Together we looked back on our practice of more than a decade each, and we reflected on our experiences using our new filter of social practice. What did we not see because we were looking for basic skills? What did we miss because we were focusing on the individual person and his or her skills, rather than on the complex situation and work group that surrounded him or her? Too often in the past, the level of our interest was set on the potential student; the actual work that was most real for her was merely background, serving only as a context that we described but did not take fully into account in our work. That has changed now.

We see that we always used authentic materials, but relied too much on what those materials meant to us to form lessons. We saw the material as examples of language in use, rather than as real parts of our learners' work days. The materials were more than out of context: they were next to meaningless in situations in which the real challenge lay in the politics of how people behaved together and not in how a form or memo was written or read. We now check with a wider group of people and ask open-ended questions like "How does this work?" when we find a form, memo, or newsletter article that we think might be a worthwhile focus for teaching and learning. People have told us surprising insights: "That is the way people cover themselves and make my department look bad," was one answer. We were never comfortable with deficit descriptions of individual workers (listing what they are not good at, for example), but this response demonstrates that much more is involved in forms not being filled out than writing skills or aptitudes.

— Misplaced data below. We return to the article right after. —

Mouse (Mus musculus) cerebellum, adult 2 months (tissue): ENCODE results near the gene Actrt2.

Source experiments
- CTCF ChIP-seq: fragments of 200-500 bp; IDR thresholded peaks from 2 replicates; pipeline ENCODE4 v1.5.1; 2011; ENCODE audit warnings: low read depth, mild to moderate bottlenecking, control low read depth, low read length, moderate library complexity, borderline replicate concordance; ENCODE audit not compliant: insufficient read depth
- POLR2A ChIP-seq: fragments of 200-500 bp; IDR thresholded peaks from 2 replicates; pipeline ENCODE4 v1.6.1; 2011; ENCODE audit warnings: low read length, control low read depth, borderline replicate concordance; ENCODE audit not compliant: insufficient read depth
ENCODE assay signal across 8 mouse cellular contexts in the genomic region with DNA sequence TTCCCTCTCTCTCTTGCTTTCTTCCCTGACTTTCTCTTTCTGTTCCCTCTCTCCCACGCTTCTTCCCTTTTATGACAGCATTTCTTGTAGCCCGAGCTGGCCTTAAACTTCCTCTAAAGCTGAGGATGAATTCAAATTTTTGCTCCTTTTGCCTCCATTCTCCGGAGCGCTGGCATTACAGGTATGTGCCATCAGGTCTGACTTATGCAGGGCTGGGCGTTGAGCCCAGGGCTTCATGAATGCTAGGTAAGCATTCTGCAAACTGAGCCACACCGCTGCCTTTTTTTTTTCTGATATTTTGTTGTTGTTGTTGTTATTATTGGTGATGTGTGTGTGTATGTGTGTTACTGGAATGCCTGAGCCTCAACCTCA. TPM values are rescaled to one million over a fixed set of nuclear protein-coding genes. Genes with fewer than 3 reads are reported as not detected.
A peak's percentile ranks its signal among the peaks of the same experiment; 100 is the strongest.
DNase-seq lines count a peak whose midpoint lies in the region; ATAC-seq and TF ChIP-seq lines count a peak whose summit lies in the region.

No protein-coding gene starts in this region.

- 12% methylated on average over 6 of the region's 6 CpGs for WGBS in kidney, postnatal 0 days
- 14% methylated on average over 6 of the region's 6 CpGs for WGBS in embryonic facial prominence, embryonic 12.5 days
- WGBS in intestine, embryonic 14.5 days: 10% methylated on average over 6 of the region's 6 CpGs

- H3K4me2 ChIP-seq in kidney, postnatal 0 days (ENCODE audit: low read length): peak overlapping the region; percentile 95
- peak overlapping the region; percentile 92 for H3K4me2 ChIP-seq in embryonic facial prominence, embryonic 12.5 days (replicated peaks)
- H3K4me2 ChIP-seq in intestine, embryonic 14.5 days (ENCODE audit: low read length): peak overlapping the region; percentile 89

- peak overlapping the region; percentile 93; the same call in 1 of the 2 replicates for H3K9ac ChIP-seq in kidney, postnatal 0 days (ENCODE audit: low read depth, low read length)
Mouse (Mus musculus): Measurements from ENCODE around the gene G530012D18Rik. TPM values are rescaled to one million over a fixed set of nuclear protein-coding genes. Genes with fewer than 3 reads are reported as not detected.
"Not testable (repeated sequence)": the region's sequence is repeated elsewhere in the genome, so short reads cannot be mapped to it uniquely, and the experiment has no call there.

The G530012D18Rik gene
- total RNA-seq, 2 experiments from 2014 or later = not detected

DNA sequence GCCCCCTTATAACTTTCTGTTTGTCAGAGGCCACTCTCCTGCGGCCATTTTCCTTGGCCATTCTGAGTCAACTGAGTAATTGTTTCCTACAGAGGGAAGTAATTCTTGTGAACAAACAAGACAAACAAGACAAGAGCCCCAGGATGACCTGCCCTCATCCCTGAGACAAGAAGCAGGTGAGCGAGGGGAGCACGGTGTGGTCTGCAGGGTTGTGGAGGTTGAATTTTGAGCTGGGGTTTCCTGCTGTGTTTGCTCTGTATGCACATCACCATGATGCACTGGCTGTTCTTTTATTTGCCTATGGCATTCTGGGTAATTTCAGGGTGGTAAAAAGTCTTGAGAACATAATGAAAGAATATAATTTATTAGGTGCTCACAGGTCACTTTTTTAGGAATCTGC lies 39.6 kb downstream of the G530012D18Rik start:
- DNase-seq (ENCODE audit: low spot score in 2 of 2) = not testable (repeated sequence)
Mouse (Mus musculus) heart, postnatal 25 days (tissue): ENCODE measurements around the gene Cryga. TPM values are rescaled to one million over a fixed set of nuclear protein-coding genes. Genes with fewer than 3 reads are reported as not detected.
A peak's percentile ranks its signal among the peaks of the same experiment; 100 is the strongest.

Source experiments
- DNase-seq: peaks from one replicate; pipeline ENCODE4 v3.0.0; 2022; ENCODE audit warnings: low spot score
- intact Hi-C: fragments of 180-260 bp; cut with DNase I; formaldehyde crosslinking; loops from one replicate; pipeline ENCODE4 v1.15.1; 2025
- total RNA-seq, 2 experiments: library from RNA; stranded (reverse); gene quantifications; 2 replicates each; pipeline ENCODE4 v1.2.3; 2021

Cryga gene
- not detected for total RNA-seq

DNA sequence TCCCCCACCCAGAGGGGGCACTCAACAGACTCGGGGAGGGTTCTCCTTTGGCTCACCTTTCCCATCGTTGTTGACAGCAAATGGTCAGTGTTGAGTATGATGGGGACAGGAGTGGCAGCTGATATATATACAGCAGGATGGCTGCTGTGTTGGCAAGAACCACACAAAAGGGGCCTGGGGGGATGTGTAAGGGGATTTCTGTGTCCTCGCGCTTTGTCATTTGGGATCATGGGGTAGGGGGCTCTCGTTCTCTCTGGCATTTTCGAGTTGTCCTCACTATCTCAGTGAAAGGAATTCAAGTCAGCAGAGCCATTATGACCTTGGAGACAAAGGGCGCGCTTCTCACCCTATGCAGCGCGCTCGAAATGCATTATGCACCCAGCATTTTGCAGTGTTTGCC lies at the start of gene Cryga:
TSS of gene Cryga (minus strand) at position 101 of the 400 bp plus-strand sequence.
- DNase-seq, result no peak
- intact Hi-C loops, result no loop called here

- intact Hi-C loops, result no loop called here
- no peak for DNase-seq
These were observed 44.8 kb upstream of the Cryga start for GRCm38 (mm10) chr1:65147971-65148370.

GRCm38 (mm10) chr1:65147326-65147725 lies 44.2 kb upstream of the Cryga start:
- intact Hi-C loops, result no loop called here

We now see the value of working with work groups, not just the people who are nominated as needing help. We recognize that understanding systems and individuals, and finding out how things work in practice as well as how they are supposed to work, will help us keep a social practice framework. This does not mean we are ignoring basic skills or individual learning; we are trying to maintain a wide focus on the workplace while also focusing on individuals and groups. We are still practitioners, but we will strive not to be innocent about the lived reality of workers' lives.

Implementing This Approach
How can we put this perspective into practice? We plan learning objectives for individuals and groups, much as we always did. Now, however, we invite our learners to bring in material that they judge important. With a pen and paper, or a cassette recorder and a digital camera, we will go out onto the shop floor with our machine operator student and see how communication can break down when the operator tries to talk with a maintenance worker or an engineer. These are the people the students really need to work with, to learn to communicate with, to practice what they are working on in writing or speaking up. This takes letting go of some control. It takes courage on everyone's part.

We will strive to identify needs and rechart a learning course over time. We have to convince our joint committees to see the goals of a learning program in this new way, and that the change in work culture that people often hope to realize from workplace education comes through this kind of process. We will use every opportunity to gather information, observe, and ask what things mean. In cases in which events or even a single document holds different meanings for different groups, we will know that we have found one of the keys to better understanding a workplace and the people who work there.

Belfiore, M.E., Defoe, T., Folinsbee, S., Hunter, J., & Jackson, N. (2004). Reading Work: Literacies in the New Workplace. Mahwah, NJ: Lawrence Erlbaum Associates.

About the Authors
Tracy A. Defoe is an independent work place education consultant and researcher with an interest in building inclusive and peer-led curricula for learning at work. She is currently puzzling through the challenges of participation in lean manufacturing.

Sue Folinsbee has worked in the field of workplace education for almost 20 years. She is presently working on a number of projects coordinated by the Labour Education Centre including the "Hospitality Workers' Resource Centre" and a "Union Passport to Learning" in Toronto, Canada.

The In-Sites Research Group members are Mary Ellen Belfiore, Tracy Defoe, Sue Folinsbee, Judy Hunter, and Nancy Jackson.

Updated 7/27/07 :: Copyright © 2005 NCSALL